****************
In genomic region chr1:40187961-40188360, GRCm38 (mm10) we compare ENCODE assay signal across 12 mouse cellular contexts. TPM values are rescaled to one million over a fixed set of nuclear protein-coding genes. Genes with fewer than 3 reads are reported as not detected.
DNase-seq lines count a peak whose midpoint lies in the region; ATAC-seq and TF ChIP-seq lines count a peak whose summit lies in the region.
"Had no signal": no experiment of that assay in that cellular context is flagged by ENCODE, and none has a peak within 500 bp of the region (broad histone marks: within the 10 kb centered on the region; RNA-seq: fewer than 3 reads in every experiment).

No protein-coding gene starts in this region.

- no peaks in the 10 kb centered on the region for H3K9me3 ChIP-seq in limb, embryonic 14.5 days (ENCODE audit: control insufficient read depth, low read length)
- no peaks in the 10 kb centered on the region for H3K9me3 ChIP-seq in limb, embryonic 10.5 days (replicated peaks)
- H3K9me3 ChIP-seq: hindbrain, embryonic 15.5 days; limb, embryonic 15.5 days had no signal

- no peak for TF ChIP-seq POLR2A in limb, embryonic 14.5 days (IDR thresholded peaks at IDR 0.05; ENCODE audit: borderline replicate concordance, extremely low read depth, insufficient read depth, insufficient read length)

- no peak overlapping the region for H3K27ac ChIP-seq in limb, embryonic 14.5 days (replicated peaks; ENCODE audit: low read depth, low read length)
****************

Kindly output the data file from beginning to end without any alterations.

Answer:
In genomic region chr1:40187961-40188360, GRCm38 (mm10) we compare ENCODE assay signal across 12 mouse cellular contexts. TPM values are rescaled to one million over a fixed set of nuclear protein-coding genes. Genes with fewer than 3 reads are reported as not detected.
DNase-seq lines count a peak whose midpoint lies in the region; ATAC-seq and TF ChIP-seq lines count a peak whose summit lies in the region.
"Had no signal": no experiment of that assay in that cellular context is flagged by ENCODE, and none has a peak within 500 bp of the region (broad histone marks: within the 10 kb centered on the region; RNA-seq: fewer than 3 reads in every experiment).

No protein-coding gene starts in this region.

- no peaks in the 10 kb centered on the region for H3K9me3 ChIP-seq in limb, embryonic 14.5 days (ENCODE audit: control insufficient read depth, low read length)
- no peaks in the 10 kb centered on the region for H3K9me3 ChIP-seq in limb, embryonic 10.5 days (replicated peaks)
- H3K9me3 ChIP-seq: hindbrain, embryonic 15.5 days; limb, embryonic 15.5 days had no signal

- no peak for TF ChIP-seq POLR2A in limb, embryonic 14.5 days (IDR thresholded peaks at IDR 0.05; ENCODE audit: borderline replicate concordance, extremely low read depth, insufficient read depth, insufficient read length)

- no peak overlapping the region for H3K27ac ChIP-seq in limb, embryonic 14.5 days (replicated peaks; ENCODE audit: low read depth, low read length)